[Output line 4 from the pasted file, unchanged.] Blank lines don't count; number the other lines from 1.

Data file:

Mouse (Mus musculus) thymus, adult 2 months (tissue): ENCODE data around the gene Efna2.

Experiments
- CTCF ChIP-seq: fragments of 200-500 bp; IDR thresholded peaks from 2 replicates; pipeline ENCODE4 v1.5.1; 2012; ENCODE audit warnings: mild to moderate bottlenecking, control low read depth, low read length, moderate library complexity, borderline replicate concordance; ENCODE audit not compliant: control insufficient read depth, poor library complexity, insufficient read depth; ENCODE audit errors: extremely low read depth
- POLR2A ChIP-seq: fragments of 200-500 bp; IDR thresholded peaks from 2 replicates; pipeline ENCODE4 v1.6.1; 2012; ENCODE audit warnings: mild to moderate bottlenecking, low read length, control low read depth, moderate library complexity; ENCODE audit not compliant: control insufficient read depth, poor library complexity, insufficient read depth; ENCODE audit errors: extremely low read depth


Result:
- POLR2A ChIP-seq: fragments of 200-500 bp; IDR thresholded peaks from 2 replicates; pipeline ENCODE4 v1.6.1; 2012; ENCODE audit warnings: mild to moderate bottlenecking, low read length, control low read depth, moderate library complexity; ENCODE audit not compliant: control insufficient read depth, poor library complexity, insufficient read depth; ENCODE audit errors: extremely low read depth